GROSS: What did you think?

Mr. WAITS: Yeah, I liked it. It was really a lot of it's really angry. And I guess I like beautiful melodies telling me terrible things.

(Soundbite of laughter)

GROSS: Well put. Yeah.

Mr. WAITS: And, so it works for me, you know.

GROSS: What was the music that you grew up listening to because your parents were listening to it? I mean before you were old enough to choose music yourself. What was the music in your house?

Mr. WAITS: Really, Mariachi music, I guess. My dad only played a Mexican radio station and then, you know, Frank Sinatra and later Harry Belafonte. And then, you know, I would go over to my friends' houses and I would go into the den with their dads and find out what they were listening to. That's what I was really - I couldn't wait to be an old man.

(Soundbite of laughter)

Mr. WAITS: I was about 13, you know, I didn't really identify with the music of my own generation but I was very curious about the music of others. And I think I responded to the song forms themselves. You know, cakewalks and waltzes and barcaroles and parlor songs and all that stuff, I think I which is just really nothing more than Jell-O molds for music, you know. But I seemed to like the old stuff: Cole Porter and, you know, Oscars(ph) and Hammerstein and Gershwin - all that stuff. I like melody.

GROSS: So when you were 13 being more interested in the music of your friends' parents then in your friends' music, what was the music of your generation that didn't interest you?

Mr. WAITS: You know, like the Strawberry Alarm Clock, or I didn't really or...

GROSS: Right.

Mr. WAITS: But later I liked that stuff, you know like The Animals and Blue Cheer and, you know, Led Zeppelin and all that stuff, and The Yardbirds and, you know, of course, The Rolling Stones and The Beatles and Bob Dylan and James Brown, I was really hot on James Brown.

GROSS: Now you said your father listened mostly to the Mexican station and to Mariachi music.

Mr. WAITS: Yeah.

GROSS: Was your father Mexican?

Mr. WAITS: No my dad's from Texas. He grew up in a place called Sulphur Springs, Texas. And my mom's from Oregon. She listened to church music, you know, all that Brother Springer and all the...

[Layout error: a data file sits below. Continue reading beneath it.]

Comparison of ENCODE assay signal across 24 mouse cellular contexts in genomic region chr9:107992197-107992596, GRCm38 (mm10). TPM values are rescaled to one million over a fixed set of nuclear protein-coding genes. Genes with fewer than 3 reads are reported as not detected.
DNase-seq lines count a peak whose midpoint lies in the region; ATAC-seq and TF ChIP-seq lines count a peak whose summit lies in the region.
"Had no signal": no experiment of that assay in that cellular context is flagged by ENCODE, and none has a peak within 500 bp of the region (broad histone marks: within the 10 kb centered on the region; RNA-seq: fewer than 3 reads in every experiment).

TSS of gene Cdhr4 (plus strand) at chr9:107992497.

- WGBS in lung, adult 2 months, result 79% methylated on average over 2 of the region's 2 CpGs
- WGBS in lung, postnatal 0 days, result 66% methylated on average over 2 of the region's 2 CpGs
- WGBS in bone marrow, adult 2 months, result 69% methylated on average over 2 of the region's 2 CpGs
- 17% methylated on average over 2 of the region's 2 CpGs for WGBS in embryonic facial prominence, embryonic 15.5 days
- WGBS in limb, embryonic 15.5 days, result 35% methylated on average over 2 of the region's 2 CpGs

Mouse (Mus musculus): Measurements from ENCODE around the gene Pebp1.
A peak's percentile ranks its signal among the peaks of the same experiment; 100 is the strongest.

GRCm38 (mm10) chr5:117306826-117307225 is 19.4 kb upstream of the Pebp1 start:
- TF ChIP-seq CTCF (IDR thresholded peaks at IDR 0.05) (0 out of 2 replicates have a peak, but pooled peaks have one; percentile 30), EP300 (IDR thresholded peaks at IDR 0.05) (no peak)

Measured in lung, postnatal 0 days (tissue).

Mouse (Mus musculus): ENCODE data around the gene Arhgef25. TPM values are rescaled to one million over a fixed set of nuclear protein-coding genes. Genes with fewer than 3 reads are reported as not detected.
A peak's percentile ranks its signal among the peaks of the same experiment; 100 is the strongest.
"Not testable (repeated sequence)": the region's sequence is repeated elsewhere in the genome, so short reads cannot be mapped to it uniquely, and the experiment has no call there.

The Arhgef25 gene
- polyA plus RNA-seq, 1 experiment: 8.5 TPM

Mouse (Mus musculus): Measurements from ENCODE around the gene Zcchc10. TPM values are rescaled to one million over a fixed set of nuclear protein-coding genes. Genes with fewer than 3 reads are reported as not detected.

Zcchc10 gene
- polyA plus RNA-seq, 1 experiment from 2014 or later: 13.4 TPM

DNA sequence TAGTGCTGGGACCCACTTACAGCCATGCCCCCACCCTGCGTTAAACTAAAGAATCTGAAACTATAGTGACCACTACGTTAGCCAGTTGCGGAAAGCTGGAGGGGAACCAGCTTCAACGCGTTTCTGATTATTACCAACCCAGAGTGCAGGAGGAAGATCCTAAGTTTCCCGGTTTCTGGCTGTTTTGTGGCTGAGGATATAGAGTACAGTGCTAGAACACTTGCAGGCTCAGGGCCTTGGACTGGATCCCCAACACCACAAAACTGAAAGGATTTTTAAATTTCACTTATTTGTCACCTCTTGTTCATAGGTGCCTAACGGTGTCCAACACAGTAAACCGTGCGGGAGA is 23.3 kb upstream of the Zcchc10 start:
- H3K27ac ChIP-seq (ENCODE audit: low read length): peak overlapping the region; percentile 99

(Soundbite of laughter)

Mr. WAITS: She used to send money into all the preachers, you know. And, but the early songs I remember was "Abilene." When I heard "Abilene" on the radio it really moved me. And then I heard, you know, Abilene, Abilene, prettiest town I've ever seen. Women there don't treat you mean. And "Abilene," I just thought that was the greatest lyric, you know, women there don't treat you mean. And then, you know, "Detroit City," last night I went to sleep in Detroit City...

(Singing) And I dreamed about the cotton fields back home.

I liked songs with the names of towns in them.

GROSS: Mm-hmm.

Mr. WAITS: And I think I like songs with weather in them.

(Soundbite of laughter)

Mr. WAITS: And something to eat.

(Soundbite of laughter)

Mr. WAITS: So I feel like there's a certain anatomical aspect to a song that I respond to. I think, oh yeah, I can go into that world. There's something to eat, there's the name of a street.

(Soundbite of laughter)

Mr. WAITS: There's a - OK, and there's a saloon, OK. So I think probably that's why I put things like that in my songs.

GROSS: I want to play another track from "Blood Money" and this is called "A Good Man Is Hard To Find." This is Tom Waits.

Mr. WAITS: Sure.

(Soundbite of song, "A Good Man Is Hard To Find")

Mr. WAITS: (Singing) Well, I always play Russian roulette in my head, 17 black or 29 red. How far from the gutter? How far from the pew? I will always remember to forget about you.

A good man is hard to find. Only strangers sleep in my bed. And my favorite words are good-bye. And my favorite color is red.

GROSS: Now, I want to ask you about your voice. You have a very raspy singing voice. Was that a sound that you strove for, you know, that you worked on having? Or is it what naturally developed?

Mr. WAITS: It's an old man thing. I couldn't wait to be an old man.

(Soundbite of laughter)

Mr. WAITS: Old man with a deep voice.

(Soundbite of laughter)

Mr. WAITS: No, I scream into a pillow.

GROSS: Well, you know, John Mahoney, the actor?

Mr. WAITS: Sure. Yeah.

GROSS: He told me he actually did stuff like that.

Mr. WAITS: Oh, yeah?

GROSS: That he wanted a distinctive voice.

(Soundbite of laughter)

GROSS: And so he used to do these exercises that he practiced in a closet of just like shouting and trying to, you know, like growl a lot and...

Mr. WAITS: Yeah.

GROSS: ...it actually permanently did something to his vocal chords as a result of it.

Mr. WAITS: Yeah, hooray. I'm all for it.

(Soundbite of laughter)

GROSS: Was, say, Louis Armstrong an influence on you?

Mr. WAITS: Oh, yeah, yeah. Sure. You know, you can't ignore the influence of someone like Louis Armstrong. It's a, you know, he's like a river. He's like a country to be explored in of itself and but, yeah, he was like, he came out of the ground just like a potato, you know, he's completely natural. And, yeah, sure, I love those tunes. And, but this one, this "A Good Man Is Hard To Find," was, you know, was an attempt to kind of tip my hat somewhat to that.